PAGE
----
The food menu is relatively small but with sufficient diverse and interesting choices, including 5 Entradas (appetizers), 2 Ensaladas (salads), 5 Platos Principales (entrees), Taqueria (tacos to quesadillas), and 10 Sides. There were several off-menu specials as well. This is a restaurant that is not trying to overwhelm you with choices, and I like that idea. If you want seafood, beef, poultry, or even vegetarian, you will be able to find something to choose. Based on the dishes I had, I think you could even make a great meal, sharing just Entradas, Ensaladas and Sides. 

Most of the cuisine is not traditional Mexican cuisine, but rather inspired by the flavors and ingredients of Mexico. The chef uses fresh ingredients, often local and/or organic, and most of the specials included local ingredients.  This is another compelling reason to patronize Perro Salado, though the true test is still the taste of the food.  And in that regard, Perro passes with flying colors.

My dinner began with a couple Entradas, the first being the Seafood Chowder ($10), which includes shrimp, mussels & scallops in coconut milk & lime broth. The broth was thinner than some other chowders, had a strong seafood taste, lots of buttery notes, and some tropical flavors. There was plenty of seafood in the chowder, and it all seemed fresh and tender.  I enjoyed the taste, especially the unique addition of the coconut and lime.

The Sticky Pork Ribs ($11) were a knockout! The ribs are supposed to be glazed in Coke, brown sugar and Mexican spices, and you receive two good-sized racks. The ribs had a delicious charred and crispy exterior that easily peeled away from the rest of the ribs. I would have been satisfied with just a plate of that tasty crispness. The rest of the ribs were very tender and meaty, falling off the bone. They had a strong sweetness to them, with underlying hints of spice, and were plainly addictive. If you visit Perro, you must order these ribs.

An intriguing Mexican variant on a famous classic is the Grilled Romaine Caesar Salad ($9) which has jalapeño, bacon, cotija cheese, and a house dressing.  The jalapeno added some appealing heat to the dish, and the cotija presented a creamy texture to the the dish. The produce seemed very fresh and I think I like this variant better than a conventional Caesar.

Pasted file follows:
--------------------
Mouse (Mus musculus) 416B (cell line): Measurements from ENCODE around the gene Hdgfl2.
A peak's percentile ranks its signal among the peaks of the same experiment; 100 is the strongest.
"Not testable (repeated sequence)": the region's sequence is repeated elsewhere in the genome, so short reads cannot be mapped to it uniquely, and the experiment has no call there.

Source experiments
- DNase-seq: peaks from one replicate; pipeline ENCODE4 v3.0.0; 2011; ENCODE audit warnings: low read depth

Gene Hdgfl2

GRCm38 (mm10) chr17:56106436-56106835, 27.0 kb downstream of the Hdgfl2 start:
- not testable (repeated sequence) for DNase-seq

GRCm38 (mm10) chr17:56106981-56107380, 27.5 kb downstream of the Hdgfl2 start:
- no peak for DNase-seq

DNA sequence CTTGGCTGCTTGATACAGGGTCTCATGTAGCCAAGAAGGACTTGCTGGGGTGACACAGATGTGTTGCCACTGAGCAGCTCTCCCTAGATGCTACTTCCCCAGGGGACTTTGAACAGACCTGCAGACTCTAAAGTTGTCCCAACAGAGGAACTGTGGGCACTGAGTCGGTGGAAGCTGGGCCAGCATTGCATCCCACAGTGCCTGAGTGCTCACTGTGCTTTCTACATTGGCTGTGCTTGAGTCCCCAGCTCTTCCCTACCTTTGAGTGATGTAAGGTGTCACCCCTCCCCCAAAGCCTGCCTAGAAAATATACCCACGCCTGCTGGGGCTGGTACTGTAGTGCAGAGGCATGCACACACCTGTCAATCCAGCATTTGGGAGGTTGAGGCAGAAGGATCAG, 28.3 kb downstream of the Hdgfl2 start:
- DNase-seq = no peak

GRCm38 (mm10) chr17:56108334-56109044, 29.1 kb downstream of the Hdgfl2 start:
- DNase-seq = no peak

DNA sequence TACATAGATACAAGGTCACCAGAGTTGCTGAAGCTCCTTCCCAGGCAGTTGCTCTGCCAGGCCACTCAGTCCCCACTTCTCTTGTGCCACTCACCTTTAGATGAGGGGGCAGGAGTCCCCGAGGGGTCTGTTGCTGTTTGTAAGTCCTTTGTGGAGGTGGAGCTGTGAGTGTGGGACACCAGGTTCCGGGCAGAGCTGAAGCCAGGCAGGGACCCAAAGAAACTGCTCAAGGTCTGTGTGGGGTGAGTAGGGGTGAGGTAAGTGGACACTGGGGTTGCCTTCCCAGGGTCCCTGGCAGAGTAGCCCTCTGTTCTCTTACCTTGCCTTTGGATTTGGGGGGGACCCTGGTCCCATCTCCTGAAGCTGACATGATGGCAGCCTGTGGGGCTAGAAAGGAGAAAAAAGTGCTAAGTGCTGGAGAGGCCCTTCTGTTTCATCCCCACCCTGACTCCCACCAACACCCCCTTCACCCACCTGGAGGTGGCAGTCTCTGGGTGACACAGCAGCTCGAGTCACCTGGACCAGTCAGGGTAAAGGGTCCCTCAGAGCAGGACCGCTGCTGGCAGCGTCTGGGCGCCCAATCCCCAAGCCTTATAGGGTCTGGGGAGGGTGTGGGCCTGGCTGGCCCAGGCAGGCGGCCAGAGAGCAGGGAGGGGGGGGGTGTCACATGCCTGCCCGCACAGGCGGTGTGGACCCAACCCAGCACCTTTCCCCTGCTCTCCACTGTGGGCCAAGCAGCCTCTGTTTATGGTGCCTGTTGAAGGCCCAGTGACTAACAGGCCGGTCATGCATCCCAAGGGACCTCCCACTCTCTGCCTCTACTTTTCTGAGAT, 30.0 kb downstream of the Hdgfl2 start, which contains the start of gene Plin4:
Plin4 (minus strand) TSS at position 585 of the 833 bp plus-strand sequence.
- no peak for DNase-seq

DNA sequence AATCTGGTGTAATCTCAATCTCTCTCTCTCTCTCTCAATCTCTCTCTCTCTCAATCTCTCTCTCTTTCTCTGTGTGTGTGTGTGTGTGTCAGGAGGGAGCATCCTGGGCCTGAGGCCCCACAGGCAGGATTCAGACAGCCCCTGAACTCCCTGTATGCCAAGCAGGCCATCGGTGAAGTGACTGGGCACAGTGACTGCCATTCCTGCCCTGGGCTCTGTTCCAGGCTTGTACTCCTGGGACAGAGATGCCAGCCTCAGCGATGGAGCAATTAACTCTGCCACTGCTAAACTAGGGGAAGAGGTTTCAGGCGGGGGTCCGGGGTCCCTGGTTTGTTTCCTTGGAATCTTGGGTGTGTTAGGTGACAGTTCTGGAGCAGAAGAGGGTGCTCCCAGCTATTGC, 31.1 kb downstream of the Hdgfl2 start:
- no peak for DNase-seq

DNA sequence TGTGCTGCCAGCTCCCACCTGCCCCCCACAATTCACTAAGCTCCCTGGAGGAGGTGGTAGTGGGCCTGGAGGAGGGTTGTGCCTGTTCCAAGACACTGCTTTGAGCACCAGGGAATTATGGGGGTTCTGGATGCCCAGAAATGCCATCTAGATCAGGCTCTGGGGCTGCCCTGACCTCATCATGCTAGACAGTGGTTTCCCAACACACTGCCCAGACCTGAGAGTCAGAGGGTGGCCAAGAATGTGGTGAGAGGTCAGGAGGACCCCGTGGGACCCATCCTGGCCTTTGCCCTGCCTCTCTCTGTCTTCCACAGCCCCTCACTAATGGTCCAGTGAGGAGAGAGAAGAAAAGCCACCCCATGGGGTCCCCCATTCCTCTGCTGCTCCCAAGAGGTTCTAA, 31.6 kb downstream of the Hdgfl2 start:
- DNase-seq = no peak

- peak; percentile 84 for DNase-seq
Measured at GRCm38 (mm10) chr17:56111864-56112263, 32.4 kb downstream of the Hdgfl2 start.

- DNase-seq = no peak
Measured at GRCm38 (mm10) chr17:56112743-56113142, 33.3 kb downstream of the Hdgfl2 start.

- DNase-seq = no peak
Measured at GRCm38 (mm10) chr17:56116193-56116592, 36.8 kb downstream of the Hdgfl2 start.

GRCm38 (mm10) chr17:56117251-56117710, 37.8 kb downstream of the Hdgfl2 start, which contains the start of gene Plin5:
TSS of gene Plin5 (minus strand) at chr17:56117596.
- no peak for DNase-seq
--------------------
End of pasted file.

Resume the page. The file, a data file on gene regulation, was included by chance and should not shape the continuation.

For an entree, I decided to combine an Entrada with a choice from the Tacqueria.  From the Entrada, I went with the Empanada del Dia ($9), which was beef. The flaky pastry was filled with plenty of well-spiced meat, and sure seemed as if it were homemade.

From the Tacqueria, I chose a Quesadilla ($8), filled with Chicken Tinga. The grilled tortilla was filled with plenty of moist, shredded chicken and melted cheese, and the sauce added a spicy edge to the dish. For the price, it was a good-sized dish and shows the kitchen can produce more traditional Mexican dishes as well as their innovative ones.

One of the special entress of the night was a Lobster dish, special, atop rice and accompanied by corn, garlic scapes and other veggies.  There was lots of sweet lobster meat and the rice was also quite tasty too. Everything seemed fresh, as had all of the other dishes, and once again is was an intriguing variation on something more traditional.

I saved a little room for dessert and chose the Sopapillas, which are drizzled with Mexican chocolate and accompanied with whipped cream. Light and flaky, the warm sopapillos made for an excellent platform for the rich chocolate and whipped cream. And they were light enough that almost everyone should have enough room after dinner to have a couple sopapillos. You won't be disappointed.

Service was very good, attentive without being overbearing. Overall, I was impressed with the cuisine, especially the sticky ribs and caesar salad, plus their philosophy of using many local and organic ingredients is a worthy one. I enjoyed its casual and homey ambiance, and their red sangria gets my hearty approval. It is clear why the restaurant attracts the crowds that it does and I would definitely return here on my next visit to Newport. I strongly recommend that my readers make a visit there too, and have some sangria and ribs.

Perro Salado on Urbanspoon